On Friday (Nov. 30), singer-songwriter Tucker Beathard will release his debut full-length album, Nobody’s Everything. The album, the first of a double album project released via his own Mother Tucker Records, also marks his first independent release—and a creative resurgence following a lengthy struggle with his former label.
In September 2015, it was announced that Big Machine Label Group had signed Tucker Beathard to its (now defunct) Dot Records imprint. The son of hit songwriter Casey Beathard, Tucker was a singer and songwriter in his own right, a fact he was eager to share with country music fans.
His debut single, “Rock On,” was released the next year and nearly reached No. 1. His six-song EP, Fight Like Hell was released the same year, containing both “Rock On” and the follow up “Momma and Jesus.”
Ironically, the EP’s title would come to represent the next chapter of his career. As Beathard commenced work on his full-length project, his own vision for his music began to diverge from that of his label.
“Being in the situation I was in, it wasn’t as easy to put out music that I wanted,” Beathard tells MusicRow Magazine. “I understand [my music] was different from everything, and I understand why and how it can come across as scaring certain people. It’s a unique sound, and there are a lot of genres that make up the music that I want to make.”
Beathard did something few newcomer artists would do: he walked away from his record deal.
“It wasn’t a pride thing, but a passion thing,” he says. “I guess at the end of the day, I wanted to really feel like I could be myself and I knew it just wasn’t working out where I was. No hard feelings or anything, but I just felt like it wasn’t my place to be,” he says of his former label home.
While Beathard was undergoing a legal battle to extract himself from his label contract, some of his bandmates also jumped ship.
“It isn’t easy having people who aren’t seeing what you are seeing, creatively,” he says.
Tucker says he wasn’t certain of the next steps to take.
“I went through a tough emotional dark place in life and was just trying to have faith that it was all going to work out. It’s not a quick and easy process getting out of contracts and whatnot, and there was just a lot of hurt and built up emotions.”
That’s when Ryan Tyndell, a co-writer of Beathard’s, made an offer.
“Ryan said, ‘Once you are able to, let’s spend a week recording and see what happens.’ After that week when I got to go in and do that, it couldn’t have come at a better time for me. It was the best therapy ever.”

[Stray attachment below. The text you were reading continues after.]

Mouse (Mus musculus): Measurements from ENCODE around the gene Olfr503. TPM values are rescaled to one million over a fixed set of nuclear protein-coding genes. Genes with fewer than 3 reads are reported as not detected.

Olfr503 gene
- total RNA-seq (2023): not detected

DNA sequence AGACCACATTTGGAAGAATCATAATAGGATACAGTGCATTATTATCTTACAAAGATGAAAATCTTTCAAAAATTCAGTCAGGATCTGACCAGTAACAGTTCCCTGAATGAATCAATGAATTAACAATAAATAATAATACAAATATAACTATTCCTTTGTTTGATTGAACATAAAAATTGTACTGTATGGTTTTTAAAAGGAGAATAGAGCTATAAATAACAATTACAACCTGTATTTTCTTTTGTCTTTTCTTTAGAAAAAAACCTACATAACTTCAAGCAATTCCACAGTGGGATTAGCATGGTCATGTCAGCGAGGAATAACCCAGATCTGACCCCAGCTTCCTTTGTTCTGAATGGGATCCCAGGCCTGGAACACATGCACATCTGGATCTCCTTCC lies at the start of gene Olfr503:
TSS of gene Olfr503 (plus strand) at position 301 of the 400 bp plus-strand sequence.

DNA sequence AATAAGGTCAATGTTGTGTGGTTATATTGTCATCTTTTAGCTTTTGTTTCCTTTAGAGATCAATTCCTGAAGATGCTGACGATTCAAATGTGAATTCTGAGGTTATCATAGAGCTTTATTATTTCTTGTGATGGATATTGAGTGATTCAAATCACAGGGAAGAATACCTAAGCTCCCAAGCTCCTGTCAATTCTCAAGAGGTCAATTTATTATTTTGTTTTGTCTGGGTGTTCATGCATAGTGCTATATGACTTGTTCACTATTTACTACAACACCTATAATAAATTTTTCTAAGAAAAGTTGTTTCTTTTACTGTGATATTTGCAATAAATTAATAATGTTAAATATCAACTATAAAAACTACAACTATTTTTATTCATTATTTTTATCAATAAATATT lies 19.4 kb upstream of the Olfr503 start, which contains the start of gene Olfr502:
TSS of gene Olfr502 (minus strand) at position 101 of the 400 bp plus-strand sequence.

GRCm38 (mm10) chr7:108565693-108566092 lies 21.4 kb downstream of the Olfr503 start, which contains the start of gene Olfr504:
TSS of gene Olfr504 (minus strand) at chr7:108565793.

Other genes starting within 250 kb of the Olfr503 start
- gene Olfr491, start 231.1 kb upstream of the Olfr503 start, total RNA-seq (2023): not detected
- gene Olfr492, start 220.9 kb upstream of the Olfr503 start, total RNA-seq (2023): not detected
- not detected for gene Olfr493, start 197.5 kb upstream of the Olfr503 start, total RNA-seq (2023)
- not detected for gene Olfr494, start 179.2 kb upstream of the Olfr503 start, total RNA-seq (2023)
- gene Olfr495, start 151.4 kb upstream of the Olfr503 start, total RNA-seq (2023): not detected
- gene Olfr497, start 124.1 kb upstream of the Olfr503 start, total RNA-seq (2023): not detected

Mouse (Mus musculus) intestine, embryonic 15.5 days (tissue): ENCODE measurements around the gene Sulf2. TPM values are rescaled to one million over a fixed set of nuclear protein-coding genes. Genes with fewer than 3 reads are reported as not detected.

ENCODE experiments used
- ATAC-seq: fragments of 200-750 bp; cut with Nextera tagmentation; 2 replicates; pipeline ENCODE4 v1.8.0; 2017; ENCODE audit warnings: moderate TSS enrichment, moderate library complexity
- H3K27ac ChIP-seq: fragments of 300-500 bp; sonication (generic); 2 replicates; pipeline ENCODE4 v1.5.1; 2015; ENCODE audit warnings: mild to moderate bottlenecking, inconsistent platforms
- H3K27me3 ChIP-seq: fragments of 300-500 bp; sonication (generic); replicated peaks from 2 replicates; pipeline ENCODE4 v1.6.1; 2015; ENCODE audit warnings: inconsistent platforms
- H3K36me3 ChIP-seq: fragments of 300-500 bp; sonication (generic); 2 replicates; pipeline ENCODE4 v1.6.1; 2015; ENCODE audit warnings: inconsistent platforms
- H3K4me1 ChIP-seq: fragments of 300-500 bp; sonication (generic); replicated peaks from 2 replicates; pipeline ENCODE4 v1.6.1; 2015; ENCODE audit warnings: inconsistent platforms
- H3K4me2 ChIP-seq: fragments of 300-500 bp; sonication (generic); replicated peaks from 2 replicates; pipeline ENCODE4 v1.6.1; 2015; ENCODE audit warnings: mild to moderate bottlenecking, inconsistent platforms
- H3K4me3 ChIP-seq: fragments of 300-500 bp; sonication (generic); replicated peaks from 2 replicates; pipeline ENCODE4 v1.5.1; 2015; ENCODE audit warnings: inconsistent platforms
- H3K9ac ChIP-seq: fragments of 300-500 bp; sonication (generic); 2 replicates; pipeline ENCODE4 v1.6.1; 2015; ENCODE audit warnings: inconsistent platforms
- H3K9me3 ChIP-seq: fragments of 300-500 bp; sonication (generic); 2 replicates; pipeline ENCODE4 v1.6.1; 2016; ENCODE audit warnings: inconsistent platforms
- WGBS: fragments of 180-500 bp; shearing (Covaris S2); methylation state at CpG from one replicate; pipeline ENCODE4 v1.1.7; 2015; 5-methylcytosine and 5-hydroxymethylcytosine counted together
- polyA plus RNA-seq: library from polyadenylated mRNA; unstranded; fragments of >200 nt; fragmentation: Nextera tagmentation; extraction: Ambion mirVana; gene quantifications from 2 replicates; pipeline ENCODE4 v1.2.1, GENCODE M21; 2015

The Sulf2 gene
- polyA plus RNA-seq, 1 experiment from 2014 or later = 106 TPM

Beathard, along with Tyndell and Jordan Rigby, holed up in a barebones basement recording studio, working up new songs as well as re-tracking some older material, meshed with Beathard’s fresher, rawer sound.
This time, Beathard’s recordings were more off the cuff and gritty. On tracks like “Leave Me Alone,” “Brother,” “Hate It,” and “This Life,” Beathard’s voice is infused with all the hurt, pain and confusion he’s processed over the past few years.
“Everything we were making was such a step up from anything I had been able to do before,” he says. “It’s a whole new thing. Even if I had owned every master, I wouldn’t have used it. I still would have done it this way.”
At the end of the six-month process of recording, sifting through material and honing in on the tracks that best expressed Beathard’s vision, they found they had more than enough for an album—so they made the project a double album. Nobody’s Everything represents the first half of the project, and Beathard co-wrote every track.
“We looked back and realized it was 18 songs deep, so we figured we would break it up to make it a bit easier for people to process,” Beathard says. “It’s my way of trying to get people to understand who I am and it’s my way of relating to people. I made sure I’ve covered every side of me that I have in my catalog. Everything I needed to say, whether it is about being hurt, being in love, whatever it is.”
Beathard says the second half of the double album will represent “a kind of light at the end of the tunnel. There is a shift between the two, which is cool, but the whole album is cohesive.”
In August, Beathard inked a new publishing deal with Little Louder Music, and despite his newfound creative freedom, he is still open to working with a label.
“I think it definitely worked out and now I’ve learned a lot about myself as an artist and about the business. I have more of an understanding of what I’ll sign and what I won’t. At the end of the day I want the best way to reach out to as many people as possible. I know 100 percent the great things labels can offer, but I have more of an understanding as I go through these new offers to see if we can come to some agreement I feel comfortable with.”
Nobody’s Everything Track Listing
1. Ride On
(Tucker Beathard, Bob DiPiero, Jason Gantt, David Lee Murphy)
2. Leave Me Alone
(Tucker Beathard, Shane Minor, Lindsay Rimes)
3. Somethin’ to Say
(Tucker Beathard, Dan Isbell, Reid Isbell)
4. Picture to Prove It
(Tucker Beathard, Dan Isbell, Jason Gantt)
(Tucker Beathard, Dan Isbell, Jonathan Singleton)
6. Fight Like Hell
(Tucker Beathard, Casey Beathard, Dan Isbell, Jonathan Singleton)
7. Hate It
(Tucker Beathard, Casey Beathard, Dakota Moniot, Will King)
8. This Life
(Tucker Beathard, Michael Hardy, Angelo Petraglia)
9. How Gone Will I Go
(Tucker Beathard, Joe Whelan, Will Lamb)
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